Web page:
A bill to expand the state's film and TV tax credit program cleared another step in the state legislature on Tuesday.

The bill, introduced by state legislators Mike Gatto (D-Los Angeles) and Raul Bocanegra (D-Pacoima), passed the Assembly Arts, Entertainment, Sports, Tourism and Internet Media Committee. Before coming to a house vote, the bill will need the approval of two more Assembly committees: Revenue and Taxation; and Appropriations. The bill would later go through a similar process in the senate.

“We can’t sit by and watch a $17 billion dollar a year sector of our economy leave California,” Bocanegra said in a press release. “This expanded and improved program will go a long way towards making California more competitive with other state’s programs."

Currently, California offers $100 million in film tax credits each year, when competing states like New York offer roughly four times that amount. The bill would allow big budget feature films to apply for the financial incentives and let TV pilots and new one-hour TV series--regardless of where or how they're distributed, apply for the credits.

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SoCal business news: California's high rents, Walgreens will close stores, American Apparel sells stock

Scott Olson/Getty Images

California in the second least affordable state for renters

Good morning! Welcome to KPCC's business blog, The Breakdown. Every weekday, we compile a list of interesting business stories in the region.

  • Sorry renters. California is one of the most expensive states to pay rent in the nation, second to Hawaii, according to the National Low Income Housing Coalition (Los Angeles Times). L.A. Times reporter Andrew Khouri says people who rent in California "must earn more than triple the minimum wage to afford a two-bedroom apartment." KPCC's Ben Bergman (@thebenbergman) reported on this topic last year and he wants to hear about your apartment search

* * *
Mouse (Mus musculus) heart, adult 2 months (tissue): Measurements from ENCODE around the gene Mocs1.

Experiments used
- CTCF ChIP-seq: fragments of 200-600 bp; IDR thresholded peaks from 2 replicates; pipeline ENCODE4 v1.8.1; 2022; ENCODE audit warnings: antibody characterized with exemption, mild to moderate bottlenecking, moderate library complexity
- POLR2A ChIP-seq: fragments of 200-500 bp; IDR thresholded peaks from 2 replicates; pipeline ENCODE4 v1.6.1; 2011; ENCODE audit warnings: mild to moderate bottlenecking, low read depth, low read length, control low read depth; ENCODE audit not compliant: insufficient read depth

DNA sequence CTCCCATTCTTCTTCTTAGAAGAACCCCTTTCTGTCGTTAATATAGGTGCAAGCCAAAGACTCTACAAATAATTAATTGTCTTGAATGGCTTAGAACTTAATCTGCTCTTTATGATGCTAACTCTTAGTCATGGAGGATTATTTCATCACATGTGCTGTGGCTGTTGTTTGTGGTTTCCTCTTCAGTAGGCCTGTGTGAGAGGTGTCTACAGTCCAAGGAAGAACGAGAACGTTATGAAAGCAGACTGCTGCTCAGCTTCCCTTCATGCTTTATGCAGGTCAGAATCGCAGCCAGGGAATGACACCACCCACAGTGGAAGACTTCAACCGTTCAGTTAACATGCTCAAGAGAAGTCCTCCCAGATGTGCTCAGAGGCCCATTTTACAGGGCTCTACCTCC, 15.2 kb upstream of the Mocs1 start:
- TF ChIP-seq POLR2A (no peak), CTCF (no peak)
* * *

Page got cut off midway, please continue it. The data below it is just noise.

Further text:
• There was big Disney news yesterday. ABC News President Ben Sherwood will become chairman of Disney Media Networks and president of the Disney/ABC Television Group in February (KPCC). He will replace Anne Sweeney, who is leaving Disney to pursue TV directing. The Wrap analyzes the issues that Sherwood will need to address in his new position. 
  • Disney plans to buy Maker Studios, a Culver City-based digital video firm, for $500 million (KPCC). This is a way for the company to reach out to millennials, who aren't brand-loyal, but listen to what their friends recommend on social media. Variety says to expect more entertainment companies to make deals with multi-channel networks.
  • Walgreens says it will close 76 stores, including 14 in the Western region (Los Angeles Times). The move comes as the company posted weaker profits in its second quarter. 
  • L.A. retailer American Apparel says it will sell $30.5 million in stock, to generate working capital for the troubled company and pay down debt (Bloomberg).  The company's stock isn't doing well in the market. On Tuesday morning it was selling for 61 cents, down 15 cents.
  • A groundbreaking was held for the $350 million Westfield Village at Topanga, an outdoor shopping area in Woodland Hills (Los Angeles Daily News). Daily News reporter Gregory J. Wilcox says the Village will generate 1,400 construction jobs and 1,500 direct jobs.
  • The Oprah Winfrey Network is moving its L.A. headquarters to West Hollywood  (The Hollywood Reporter). Hollwood Reporter's Lacey Rose says the new building will give the company access to sound stages and screening rooms.
  • Google Glass could become fashionable. Google announced a partnership with Luxottica Group, the makers of Ray-Ban and Oakley glasses (PCMag).